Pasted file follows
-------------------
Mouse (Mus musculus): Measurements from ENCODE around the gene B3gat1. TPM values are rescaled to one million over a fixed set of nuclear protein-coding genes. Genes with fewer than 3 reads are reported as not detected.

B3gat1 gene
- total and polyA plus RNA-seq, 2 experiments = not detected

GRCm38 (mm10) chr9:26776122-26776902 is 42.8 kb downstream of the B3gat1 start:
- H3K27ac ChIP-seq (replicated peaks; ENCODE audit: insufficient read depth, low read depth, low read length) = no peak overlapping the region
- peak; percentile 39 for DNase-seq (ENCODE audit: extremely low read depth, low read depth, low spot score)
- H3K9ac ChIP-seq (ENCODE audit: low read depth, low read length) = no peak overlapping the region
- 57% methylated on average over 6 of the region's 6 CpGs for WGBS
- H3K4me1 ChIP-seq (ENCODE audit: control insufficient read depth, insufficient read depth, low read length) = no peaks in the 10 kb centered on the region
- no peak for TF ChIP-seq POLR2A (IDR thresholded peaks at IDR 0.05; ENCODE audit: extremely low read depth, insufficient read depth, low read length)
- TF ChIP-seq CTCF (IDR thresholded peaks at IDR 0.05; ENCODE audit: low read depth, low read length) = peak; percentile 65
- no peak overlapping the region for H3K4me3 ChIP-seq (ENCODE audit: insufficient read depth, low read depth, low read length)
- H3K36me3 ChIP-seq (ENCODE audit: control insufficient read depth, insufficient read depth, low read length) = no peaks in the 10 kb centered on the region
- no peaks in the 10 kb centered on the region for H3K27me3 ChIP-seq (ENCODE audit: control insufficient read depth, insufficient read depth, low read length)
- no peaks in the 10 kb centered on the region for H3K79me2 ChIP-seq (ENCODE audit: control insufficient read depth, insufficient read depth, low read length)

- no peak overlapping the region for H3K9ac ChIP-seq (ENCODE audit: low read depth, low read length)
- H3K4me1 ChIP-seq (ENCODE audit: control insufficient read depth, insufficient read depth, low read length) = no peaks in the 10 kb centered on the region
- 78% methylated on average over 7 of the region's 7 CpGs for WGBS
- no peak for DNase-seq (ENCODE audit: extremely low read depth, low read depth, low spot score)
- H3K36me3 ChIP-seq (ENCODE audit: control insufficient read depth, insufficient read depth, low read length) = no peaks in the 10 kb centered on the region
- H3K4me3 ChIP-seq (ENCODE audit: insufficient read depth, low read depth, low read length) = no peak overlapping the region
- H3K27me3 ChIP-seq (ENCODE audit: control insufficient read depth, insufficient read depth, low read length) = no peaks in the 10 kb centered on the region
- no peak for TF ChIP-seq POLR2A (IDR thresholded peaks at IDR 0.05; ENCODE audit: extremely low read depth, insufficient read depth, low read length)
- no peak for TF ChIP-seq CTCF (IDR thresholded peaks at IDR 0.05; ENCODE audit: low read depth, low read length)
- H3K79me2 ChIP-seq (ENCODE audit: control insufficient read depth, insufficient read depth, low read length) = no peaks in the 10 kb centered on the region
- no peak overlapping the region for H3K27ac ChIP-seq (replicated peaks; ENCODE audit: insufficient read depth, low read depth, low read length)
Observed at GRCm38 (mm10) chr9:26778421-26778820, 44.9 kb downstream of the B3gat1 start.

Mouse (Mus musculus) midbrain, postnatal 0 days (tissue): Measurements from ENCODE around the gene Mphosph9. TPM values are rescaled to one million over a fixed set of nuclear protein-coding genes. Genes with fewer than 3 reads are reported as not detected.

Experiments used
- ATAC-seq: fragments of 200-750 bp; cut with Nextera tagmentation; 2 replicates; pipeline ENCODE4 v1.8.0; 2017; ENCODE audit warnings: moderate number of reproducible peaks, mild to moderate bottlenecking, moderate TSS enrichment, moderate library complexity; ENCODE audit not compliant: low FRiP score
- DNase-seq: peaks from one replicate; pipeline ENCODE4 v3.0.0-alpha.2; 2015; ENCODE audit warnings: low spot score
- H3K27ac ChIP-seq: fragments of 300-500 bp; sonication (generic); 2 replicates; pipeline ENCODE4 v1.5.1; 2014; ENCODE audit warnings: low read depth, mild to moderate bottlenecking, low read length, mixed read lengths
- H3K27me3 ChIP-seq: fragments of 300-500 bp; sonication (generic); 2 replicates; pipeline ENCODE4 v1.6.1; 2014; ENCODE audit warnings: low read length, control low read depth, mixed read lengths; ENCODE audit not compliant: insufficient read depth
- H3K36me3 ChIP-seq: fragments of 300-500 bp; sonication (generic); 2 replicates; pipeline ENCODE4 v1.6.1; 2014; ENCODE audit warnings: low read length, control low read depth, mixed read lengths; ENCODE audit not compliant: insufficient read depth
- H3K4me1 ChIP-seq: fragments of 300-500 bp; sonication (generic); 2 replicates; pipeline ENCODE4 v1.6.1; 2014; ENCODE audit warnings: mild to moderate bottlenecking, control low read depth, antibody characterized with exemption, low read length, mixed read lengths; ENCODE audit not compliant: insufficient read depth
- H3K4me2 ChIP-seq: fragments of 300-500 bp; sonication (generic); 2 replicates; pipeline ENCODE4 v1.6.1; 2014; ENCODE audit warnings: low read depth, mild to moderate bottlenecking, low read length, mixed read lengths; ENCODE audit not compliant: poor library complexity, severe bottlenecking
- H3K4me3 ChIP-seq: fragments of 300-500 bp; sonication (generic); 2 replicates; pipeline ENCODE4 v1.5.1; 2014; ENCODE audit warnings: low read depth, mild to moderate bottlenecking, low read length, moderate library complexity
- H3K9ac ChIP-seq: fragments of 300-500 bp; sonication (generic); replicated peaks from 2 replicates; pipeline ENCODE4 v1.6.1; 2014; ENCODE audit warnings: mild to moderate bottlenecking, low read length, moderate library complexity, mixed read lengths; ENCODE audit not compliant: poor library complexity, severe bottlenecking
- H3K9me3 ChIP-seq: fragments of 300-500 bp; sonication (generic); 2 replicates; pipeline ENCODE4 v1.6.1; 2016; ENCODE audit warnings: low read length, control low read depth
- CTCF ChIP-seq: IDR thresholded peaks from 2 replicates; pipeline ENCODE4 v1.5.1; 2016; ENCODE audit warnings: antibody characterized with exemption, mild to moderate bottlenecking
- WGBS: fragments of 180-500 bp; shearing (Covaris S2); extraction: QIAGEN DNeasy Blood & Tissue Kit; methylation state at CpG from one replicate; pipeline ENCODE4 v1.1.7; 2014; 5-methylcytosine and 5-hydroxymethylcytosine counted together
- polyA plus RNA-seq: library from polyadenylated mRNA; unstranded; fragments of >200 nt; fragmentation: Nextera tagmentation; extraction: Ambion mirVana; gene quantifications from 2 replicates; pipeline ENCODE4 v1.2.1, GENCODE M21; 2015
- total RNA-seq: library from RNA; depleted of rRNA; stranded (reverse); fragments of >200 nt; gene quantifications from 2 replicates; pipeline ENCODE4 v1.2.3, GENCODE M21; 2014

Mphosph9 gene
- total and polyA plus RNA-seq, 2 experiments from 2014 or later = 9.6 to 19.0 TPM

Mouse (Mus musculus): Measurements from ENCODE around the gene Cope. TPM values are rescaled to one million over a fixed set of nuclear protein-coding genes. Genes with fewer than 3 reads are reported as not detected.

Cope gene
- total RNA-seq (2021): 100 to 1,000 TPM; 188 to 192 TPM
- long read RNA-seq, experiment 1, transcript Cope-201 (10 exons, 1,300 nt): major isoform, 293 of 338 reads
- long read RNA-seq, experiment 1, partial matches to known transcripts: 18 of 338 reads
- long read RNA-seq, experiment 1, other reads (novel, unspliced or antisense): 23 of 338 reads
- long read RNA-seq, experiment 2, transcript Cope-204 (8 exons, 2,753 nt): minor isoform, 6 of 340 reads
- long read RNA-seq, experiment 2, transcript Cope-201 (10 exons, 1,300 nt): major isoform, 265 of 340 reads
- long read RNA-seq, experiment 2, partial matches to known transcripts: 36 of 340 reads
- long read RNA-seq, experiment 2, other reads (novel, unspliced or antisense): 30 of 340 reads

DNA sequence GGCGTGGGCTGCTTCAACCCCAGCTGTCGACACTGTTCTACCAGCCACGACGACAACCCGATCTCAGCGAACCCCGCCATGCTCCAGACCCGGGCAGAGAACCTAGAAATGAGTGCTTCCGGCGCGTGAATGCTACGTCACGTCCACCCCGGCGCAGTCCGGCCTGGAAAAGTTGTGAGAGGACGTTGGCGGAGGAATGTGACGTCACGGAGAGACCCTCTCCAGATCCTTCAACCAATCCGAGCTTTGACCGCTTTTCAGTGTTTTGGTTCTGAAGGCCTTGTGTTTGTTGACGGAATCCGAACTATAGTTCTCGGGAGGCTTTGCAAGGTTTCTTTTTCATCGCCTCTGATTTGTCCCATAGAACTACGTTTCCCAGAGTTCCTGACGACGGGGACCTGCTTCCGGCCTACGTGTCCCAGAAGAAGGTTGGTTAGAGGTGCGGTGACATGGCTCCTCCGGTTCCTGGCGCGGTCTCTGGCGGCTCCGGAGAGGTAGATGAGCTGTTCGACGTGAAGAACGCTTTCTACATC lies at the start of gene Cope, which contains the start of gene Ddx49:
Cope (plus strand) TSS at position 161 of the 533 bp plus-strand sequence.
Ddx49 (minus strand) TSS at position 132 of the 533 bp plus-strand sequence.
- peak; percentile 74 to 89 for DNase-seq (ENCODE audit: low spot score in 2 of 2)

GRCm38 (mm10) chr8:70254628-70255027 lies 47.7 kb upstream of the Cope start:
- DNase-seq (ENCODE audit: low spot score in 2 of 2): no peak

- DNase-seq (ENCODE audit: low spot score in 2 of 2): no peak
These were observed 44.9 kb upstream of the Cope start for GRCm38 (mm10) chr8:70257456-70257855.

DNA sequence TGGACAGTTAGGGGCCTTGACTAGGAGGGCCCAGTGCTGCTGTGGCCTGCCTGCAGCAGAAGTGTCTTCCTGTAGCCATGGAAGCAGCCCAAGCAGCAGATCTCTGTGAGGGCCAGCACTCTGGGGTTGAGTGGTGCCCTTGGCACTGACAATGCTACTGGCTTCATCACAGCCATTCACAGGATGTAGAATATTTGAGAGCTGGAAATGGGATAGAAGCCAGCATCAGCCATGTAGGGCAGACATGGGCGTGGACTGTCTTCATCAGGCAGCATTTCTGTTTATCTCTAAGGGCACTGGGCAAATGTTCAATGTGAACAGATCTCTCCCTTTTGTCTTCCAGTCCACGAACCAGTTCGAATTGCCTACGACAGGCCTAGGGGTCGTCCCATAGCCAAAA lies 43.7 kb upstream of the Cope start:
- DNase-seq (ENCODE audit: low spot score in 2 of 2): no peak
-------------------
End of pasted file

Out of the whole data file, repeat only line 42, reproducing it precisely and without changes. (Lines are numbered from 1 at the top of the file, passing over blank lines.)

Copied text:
- polyA plus RNA-seq: library from polyadenylated mRNA; unstranded; fragments of >200 nt; fragmentation: Nextera tagmentation; extraction: Ambion mirVana; gene quantifications from 2 replicates; pipeline ENCODE4 v1.2.1, GENCODE M21; 2015